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Building HTML5 Pages

Here we take a closer look at the various ways in which you can organize and structure page content using HTML5.

Earlier that we've built the skeleton of a web page using HTML5's new markup tags, we'll build on it with tags to define text types and formatting, and explain how to relate captions to images and other content, and how to specify live media sources.

Mark Out Page Content

Many changes in HTML5 relate to the way in which a page is put together. Most websites use <di v> tags to mark out various content areas, as this makes them load more quickly than if content is laid out in a large table. The system is inefficient, though- without subsequently naming each <div> individually, it's impossible to tell one <div> tag from another. HTML5 overcomes this problem with <header>, <nav>, <footer> and <article>.

Instead of requiring descriptive names for each <div>, HTML5 code is more regimented, better organized and easier to navigate. If you want to differentiate between <nav> elements on a page, for example, you can apply id or class attributes to them, defined in your stylesheet. Any content between the opening and closing <article> tags should be self-contained and still make sense to the reader if removed from the rest of the page in which it appears. It can contain its own headers, body copy and sub-articles, and probably include one or more <section> layers if its contents are particularly long.

Highlighted Text & Time Data

Unless you're building a photography portfolio, the bulk of your content will be text, and in this respect HTML5 developers are well catered for. As well as <aside> and <summary>, HTML5 introduces the idea of highlighted text and specific time data. It also makes changes to the way the regular cite, bold and italic tags are used.

Additional time and date data is embedded, but isn't rendered when the text is displayed in the browser

The new <mark> tag formalizes the way in which text is highlighted, in much the same way that HTML5's layout tags standardize the naming of standard page sections. For example:

<p>The text between the mark <mark>and</ mark> mark tags is highlighted. </p>

In itself, this doesn't make any difference to the text as displayed on the page - it just picks out the word 'and' for further processing. To change the way it's highlighted, you must define a style for <mark> in your stylesheet. The following would change the background color of that word to emulate a highlighting pen:

mark {background-color: #FFFFOO;}

The <b> and <i> still apply bold and italic formatting to text, and can be defined specifically using a referenced stylesheet. For your site to be fully HTML5-compliant, however, these tags should no longer be assumed to mark out the text as being of any greater importance that the text that appears around it. Likewise, where cite used to pick out the name of a person who originated a quoted work, it is now used solely to name the work itself, such as a book, film or radio programme. Like <mark>, its styling would need to be defined within your stylesheet.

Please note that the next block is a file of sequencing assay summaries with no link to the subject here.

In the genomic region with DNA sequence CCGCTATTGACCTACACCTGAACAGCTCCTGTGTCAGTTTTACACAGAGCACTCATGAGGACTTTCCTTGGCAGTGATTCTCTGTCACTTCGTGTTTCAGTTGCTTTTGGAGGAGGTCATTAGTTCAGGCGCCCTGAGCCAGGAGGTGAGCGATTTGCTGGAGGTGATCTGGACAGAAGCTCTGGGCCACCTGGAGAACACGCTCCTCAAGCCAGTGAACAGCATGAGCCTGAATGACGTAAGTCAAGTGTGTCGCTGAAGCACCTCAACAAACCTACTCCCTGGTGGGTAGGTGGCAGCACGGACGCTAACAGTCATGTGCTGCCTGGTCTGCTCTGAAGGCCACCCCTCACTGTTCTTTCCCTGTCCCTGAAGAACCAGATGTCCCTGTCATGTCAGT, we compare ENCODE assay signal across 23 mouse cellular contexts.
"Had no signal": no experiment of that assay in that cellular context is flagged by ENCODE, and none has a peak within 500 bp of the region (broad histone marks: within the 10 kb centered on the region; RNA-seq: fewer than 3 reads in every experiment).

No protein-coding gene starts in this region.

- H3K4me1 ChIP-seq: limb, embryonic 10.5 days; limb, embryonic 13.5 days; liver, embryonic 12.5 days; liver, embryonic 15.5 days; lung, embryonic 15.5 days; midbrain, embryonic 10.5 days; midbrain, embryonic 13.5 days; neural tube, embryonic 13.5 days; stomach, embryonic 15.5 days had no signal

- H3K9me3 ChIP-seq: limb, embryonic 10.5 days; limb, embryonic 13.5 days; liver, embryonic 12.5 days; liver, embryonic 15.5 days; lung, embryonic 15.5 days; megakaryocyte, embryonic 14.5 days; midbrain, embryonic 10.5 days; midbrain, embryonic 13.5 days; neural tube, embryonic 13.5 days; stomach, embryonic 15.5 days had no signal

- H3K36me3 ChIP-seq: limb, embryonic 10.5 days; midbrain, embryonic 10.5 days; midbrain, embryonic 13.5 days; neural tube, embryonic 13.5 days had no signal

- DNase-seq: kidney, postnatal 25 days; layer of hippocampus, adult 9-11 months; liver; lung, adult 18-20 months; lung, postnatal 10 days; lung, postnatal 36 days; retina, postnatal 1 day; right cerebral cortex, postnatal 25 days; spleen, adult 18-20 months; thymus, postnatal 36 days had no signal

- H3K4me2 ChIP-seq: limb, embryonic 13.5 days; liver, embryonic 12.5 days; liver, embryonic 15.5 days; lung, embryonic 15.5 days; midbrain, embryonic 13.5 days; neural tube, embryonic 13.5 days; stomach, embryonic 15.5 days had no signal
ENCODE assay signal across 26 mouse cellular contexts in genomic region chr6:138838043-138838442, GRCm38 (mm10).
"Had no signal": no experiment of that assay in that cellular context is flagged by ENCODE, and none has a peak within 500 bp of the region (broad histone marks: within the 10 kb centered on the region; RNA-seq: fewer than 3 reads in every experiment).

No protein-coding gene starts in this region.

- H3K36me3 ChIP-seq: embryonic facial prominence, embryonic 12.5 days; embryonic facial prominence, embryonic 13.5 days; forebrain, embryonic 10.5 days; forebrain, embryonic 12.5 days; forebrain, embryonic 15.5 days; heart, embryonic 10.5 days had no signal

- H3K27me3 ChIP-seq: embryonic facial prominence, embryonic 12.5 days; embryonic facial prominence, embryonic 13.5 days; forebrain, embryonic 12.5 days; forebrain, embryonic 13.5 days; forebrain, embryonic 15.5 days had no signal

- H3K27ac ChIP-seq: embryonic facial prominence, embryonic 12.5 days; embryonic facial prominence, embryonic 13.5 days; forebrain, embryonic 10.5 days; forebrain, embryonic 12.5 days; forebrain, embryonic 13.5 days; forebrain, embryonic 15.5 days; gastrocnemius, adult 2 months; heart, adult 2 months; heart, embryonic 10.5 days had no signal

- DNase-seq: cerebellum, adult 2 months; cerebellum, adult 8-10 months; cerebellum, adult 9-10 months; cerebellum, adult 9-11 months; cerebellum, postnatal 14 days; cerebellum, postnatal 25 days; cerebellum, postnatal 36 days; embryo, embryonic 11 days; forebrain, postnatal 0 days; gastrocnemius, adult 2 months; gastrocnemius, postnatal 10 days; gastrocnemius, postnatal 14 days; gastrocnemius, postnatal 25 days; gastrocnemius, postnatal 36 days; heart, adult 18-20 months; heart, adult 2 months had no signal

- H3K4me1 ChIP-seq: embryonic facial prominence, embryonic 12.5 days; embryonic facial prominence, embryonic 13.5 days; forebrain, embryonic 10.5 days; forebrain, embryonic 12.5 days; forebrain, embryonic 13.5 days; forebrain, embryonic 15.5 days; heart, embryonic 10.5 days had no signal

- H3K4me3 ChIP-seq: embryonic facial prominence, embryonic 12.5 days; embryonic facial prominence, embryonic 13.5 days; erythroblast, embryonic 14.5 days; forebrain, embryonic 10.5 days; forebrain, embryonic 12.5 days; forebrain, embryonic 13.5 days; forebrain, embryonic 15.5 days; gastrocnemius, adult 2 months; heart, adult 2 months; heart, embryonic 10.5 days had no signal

The <time> tag marks out sections within your content as times or dates, with two variables - datetime and pubtime - more clearly defining an element as a specific moment that relates to the content wrapped inside the tag. At its most basic, you would use the <time> tag without any variables to mark up a particular part of your content as being a time or date, so:

<p>The bus leaves at <time>22:15</ time>.</p>
<p>Your rent is due on <time>2011-06- 28 </time>.</p>

By adding the datetime variable to the tag, you can add extra information to the tagged text. This information isn't displayed, but because it's encoded within your document it's made available to any application that scrapes your code for content, such as a calendaring application.

The following are all valid uses of the <time> tag, combined with its datetime attribute to provide detailed information that supplements the text:

<p>Assembly takes place <time datetime= "09:30''>first thing</time> every morning.</p>
<p>His birthday is <time datetime="2012- 02-21">next Tuesday</ time>.</p>
<p>Don't miss your <time datetime="2012- 04-16T09:30:20">next appointment</ time> with the consultant.</p>

In the third example, we've specified both a date and a time, with the control character 'T' used as a separator between them. Each variable within the <time> tag is denoted in order, from the largest to the finest division - from years down to second s, in other words- in line with the proposal set out in RFC3339 (tools.ietf.org/ html/rfc3339). This avoids any problems thrown up in translating from European to US date formats.

The <mark> tag lets you define how text should be highlighted. It works in Chrome but not in IE9